long-term social and economic sustainability.
Principle 2: Development of the Horace Williams property shall benefit the University,
the towns of Chapel Hill and Carrboro, Orange County, and the surrounding areas, as
well as the State of North Carolina. The planning and execution of Carolina North shall
be a model of cooperation and mutual benefit of all stakeholders.
The University endorses this principle and looks to the leadership advisory committee
chaired by Ken Broun to initiate an open process in which the stakeholders will work
toward this common goal.
Principle 3: Both the Town and the University need to recognize that there could very
well be a point when the cumulative impacts of University and Town growth on our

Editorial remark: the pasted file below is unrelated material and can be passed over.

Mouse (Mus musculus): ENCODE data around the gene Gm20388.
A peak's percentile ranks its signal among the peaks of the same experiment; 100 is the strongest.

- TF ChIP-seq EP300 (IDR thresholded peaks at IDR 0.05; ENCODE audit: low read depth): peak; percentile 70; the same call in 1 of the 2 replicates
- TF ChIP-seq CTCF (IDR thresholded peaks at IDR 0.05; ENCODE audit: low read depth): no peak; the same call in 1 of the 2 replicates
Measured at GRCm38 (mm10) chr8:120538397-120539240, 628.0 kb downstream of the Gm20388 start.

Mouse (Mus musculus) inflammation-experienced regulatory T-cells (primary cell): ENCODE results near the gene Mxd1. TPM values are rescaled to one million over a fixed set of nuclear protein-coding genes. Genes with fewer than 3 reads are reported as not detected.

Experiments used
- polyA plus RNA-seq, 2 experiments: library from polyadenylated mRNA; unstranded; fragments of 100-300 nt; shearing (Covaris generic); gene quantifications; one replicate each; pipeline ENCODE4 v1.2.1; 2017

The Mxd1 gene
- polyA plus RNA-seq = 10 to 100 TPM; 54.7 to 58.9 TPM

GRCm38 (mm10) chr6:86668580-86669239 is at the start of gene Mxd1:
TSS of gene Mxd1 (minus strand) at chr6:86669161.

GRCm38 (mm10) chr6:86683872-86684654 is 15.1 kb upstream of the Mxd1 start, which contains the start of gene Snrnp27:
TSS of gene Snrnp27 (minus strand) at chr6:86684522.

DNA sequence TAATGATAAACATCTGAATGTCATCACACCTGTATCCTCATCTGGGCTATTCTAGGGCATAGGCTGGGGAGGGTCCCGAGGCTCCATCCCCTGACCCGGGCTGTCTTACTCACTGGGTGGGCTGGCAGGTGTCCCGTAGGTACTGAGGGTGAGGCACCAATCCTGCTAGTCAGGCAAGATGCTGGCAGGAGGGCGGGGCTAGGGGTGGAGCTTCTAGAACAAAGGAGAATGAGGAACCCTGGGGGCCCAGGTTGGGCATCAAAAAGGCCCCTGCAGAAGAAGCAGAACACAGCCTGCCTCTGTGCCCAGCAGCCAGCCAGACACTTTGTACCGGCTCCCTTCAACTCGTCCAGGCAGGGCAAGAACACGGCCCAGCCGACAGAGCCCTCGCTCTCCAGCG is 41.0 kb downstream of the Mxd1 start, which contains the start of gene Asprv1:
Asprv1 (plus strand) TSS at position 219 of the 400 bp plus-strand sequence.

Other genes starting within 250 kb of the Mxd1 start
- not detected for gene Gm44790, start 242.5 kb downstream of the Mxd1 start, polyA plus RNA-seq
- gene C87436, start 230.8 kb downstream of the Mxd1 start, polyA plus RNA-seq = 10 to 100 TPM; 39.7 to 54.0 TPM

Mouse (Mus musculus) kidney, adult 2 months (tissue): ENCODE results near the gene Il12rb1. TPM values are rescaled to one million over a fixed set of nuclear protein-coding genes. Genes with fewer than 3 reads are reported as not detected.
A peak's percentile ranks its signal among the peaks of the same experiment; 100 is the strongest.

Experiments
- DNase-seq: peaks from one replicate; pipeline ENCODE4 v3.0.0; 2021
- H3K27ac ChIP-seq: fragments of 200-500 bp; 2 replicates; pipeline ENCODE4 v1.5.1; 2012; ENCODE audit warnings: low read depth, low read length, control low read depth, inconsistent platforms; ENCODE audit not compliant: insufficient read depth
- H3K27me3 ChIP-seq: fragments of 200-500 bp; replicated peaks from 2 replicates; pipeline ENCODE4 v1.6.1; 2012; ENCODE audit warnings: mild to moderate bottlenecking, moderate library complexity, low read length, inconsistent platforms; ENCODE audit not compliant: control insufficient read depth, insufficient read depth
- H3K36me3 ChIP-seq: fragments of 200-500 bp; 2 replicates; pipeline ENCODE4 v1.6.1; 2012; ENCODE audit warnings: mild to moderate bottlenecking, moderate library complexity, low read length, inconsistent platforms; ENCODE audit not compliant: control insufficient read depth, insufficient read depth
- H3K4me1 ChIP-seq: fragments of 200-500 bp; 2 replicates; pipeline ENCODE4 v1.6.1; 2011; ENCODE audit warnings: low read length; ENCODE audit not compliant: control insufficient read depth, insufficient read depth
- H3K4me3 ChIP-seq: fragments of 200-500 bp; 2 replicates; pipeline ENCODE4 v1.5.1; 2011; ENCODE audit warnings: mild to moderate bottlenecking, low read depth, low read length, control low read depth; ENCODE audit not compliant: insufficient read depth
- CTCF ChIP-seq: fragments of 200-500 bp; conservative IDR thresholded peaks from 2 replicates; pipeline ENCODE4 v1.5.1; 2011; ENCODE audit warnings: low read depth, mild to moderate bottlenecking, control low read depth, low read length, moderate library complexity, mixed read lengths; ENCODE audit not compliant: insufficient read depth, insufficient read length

natural resources and our public facilities are such that no amount of mitigation would
be possible and still retain the charm of the Town and the quality of life which both the
citizens of the Town and the State of North Carolina expect from Chapel Hill.
The University understands the charm of Carrboro and Chapel Hill, and the quality of life
here helps attract students, employees, alumni and visitors to UNC. The University has
always made a substantial contribution to this quality of life, and that contribution will
continue. Sustainability principles will help guide responsible development, enabling us
to balance this goal with our obligation to advance the University’s mission of teaching,
research and public service.
HWCC response, pg. 4
Development Management Principles
Principle 1: Manage development of Carolina North to minimize impacts on
neighborhoods and the environment.
This is an essential principle that can and should be considered in every aspect of the